So they went off and preached repentance.
The Twelve drove out many demons,
and they anointed with oil many who were sick and cured them.

Jesus chose the Twelve back in Mark 3:18, and they have been following him around for a while.  Now he gives them their first assignment “on their own.”  He sends them out to preach, exorcize, and heal. 

Just as Amos was no professional theologian, we are reminded that the twelve apostles Jesus chose were not groomed for religious careers.  Amos was a shepherd and tree-pruner.  The first four disciples—Peter, James, John, and Andrew—were fishermen.  Matthew was a tax collector.  Simon was a “zealot”, i.e. part of a terrorist organization.  The former careers of the other disciples aren’t well known, but it is a safe guess that like Peter and John, they were “uneducated, common men” (Acts 4:13). 

God seems to like to choose the unlikely.  As St. Paul will say elsewhere:

For consider your call, brethren; not many of you were wise according to worldly standards, not many were powerful, not many were of noble birth; but God chose what is foolish in the world to shame the wise, God chose what is weak in the world to shame the strong, God chose what is low and despised in the world, even things that are not, to bring to nothing things that are, so that no human being might boast in the presence of God. –1 Corinthians 1:26-29

Jesus instructs the disciples to go out and preach in poverty—“take nothing for the journey.”  There can be great advantages to following this command literally, and thanks be to God, there are still many who do, who give up all claim to material possessions and enter the religious life, free from property so that they can be open to God.  But even for those of us for whom this is impractical (because, for example, we have to raise children), we can learn to be detached from material goods.  Again quoting St. Paul:

From now on, let those who have wives live as though they had none, and those who mourn as though they were not mourning, and those who rejoice as though they were not rejoicing, and those who buy as though they had no goods, and those who deal with the world as though they had no dealings with it. For the form of this world is passing away. 1 Corinthians 7:29-31

This Gospel passage displays several themes that have been particular emphases of Pope Francis.  One is the reality of the demonic.  Again and again, early in his pontificate, Pope Francis emphasized the reality and personal character of the Devil.

Another important emphasis in Pope Francis’ ministry has been evangelical poverty.  On many occasions he’s called for a poor Church which is for the poor.  Poverty and detachment from material goods are always salutary for the soul.  Divesting ourselves of wealth clears our spiritual vision and frees us for ministry.  We are no longer concerned with the maintenance and preservation of all our possessions, but can devote ourselves to spiritual concerns.  “Take nothing for the journey but a walking stick …”  This is abandonment to divine providence!  Let’s pray for the courage to stike out to preach the Gospel, even if we do not know where the means to do so will come from!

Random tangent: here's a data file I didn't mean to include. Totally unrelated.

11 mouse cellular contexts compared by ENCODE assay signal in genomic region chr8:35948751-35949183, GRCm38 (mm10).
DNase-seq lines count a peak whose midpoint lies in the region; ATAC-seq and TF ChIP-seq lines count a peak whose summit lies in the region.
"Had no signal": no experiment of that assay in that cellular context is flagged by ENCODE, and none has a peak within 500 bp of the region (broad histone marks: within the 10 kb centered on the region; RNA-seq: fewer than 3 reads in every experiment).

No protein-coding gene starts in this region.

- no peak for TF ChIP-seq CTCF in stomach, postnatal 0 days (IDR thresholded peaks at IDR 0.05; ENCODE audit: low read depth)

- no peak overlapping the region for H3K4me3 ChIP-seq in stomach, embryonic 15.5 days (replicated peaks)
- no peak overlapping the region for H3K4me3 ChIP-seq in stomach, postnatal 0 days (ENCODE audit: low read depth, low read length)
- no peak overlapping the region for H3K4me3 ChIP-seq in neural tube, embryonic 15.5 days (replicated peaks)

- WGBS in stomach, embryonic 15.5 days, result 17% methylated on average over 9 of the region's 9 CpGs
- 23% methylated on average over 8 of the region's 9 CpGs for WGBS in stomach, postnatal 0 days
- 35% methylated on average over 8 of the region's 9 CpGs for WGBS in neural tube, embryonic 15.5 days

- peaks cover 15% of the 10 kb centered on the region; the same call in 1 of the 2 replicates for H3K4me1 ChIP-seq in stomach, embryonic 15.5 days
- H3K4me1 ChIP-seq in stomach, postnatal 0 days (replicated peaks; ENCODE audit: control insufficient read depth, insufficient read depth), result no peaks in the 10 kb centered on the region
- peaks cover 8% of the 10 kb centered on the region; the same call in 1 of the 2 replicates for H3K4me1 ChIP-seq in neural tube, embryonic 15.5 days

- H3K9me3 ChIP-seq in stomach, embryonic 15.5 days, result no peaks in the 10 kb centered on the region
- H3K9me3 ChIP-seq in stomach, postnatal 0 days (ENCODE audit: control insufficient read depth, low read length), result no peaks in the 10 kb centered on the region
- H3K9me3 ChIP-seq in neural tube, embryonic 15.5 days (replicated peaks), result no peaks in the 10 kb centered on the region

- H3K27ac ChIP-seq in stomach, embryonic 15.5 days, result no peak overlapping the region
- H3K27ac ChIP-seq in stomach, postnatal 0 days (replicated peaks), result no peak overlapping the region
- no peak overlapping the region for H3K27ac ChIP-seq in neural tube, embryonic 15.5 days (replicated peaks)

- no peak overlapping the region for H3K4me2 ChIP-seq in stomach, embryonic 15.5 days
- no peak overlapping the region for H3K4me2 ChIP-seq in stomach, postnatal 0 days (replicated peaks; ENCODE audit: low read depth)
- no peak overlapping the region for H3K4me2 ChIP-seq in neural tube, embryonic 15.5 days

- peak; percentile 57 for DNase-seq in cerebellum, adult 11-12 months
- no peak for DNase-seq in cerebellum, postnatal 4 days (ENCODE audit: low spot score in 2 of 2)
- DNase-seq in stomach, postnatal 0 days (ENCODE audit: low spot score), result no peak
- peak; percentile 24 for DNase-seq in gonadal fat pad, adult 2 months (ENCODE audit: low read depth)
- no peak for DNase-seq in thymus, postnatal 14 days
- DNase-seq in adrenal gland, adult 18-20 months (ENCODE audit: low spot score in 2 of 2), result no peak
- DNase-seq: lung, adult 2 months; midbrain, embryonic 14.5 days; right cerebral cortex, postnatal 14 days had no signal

Whatever place does not welcome you or listen to you,
leave there and shake the dust off your feet
in testimony against them …

As an evangelism strategy, Jesus advises the disciples not to continue beating their heads against a wall when the local populace does not respond.  We cannot compel people to receive the Gospel.  Good use of our resources, as well as basic fairness, demands that we keep moving along to find who wants God rather than fighting with those who’ve had the offer and refused it.  This is a biblical basis for reviewing, periodically, whether there have been apostolic fruit from our evangelistic undertakings, and if not, moving on to address a different group or demographic.

Of course, we do not all have a formal commission to preach, exorcize, and heal as the apostles did, but every one of us who has been baptized and confirmed has, by the virtue of those sacraments, a commission to spread the Gospel in whatever place we are.  There are a lot of people in the workplace and in our neighborhoods who need to hear the good news, who need to be freed from demons, and need healing both physical and spiritual.  Don’t underestimate the good that prayer, fasting, and friendship can do.  We may not be formally trained, but then neither was Amos.  There is a lot of work to be done, and there is a lot of good that we can do, not because we’re so great and we chose God, but because he chose us and gave us his Holy Spirit through the sacraments.  And for tips on how to share the Gospel as a lay person, let me recommend the resources of St. Paul Street Evangelization.


Want to go to the Holy Land and see where Jesus sent out the Twelve to preach and evangelize?  Join Dr. Bergsma's Pilgrimage to the Holy Land May 2019.  Info and sign up is here.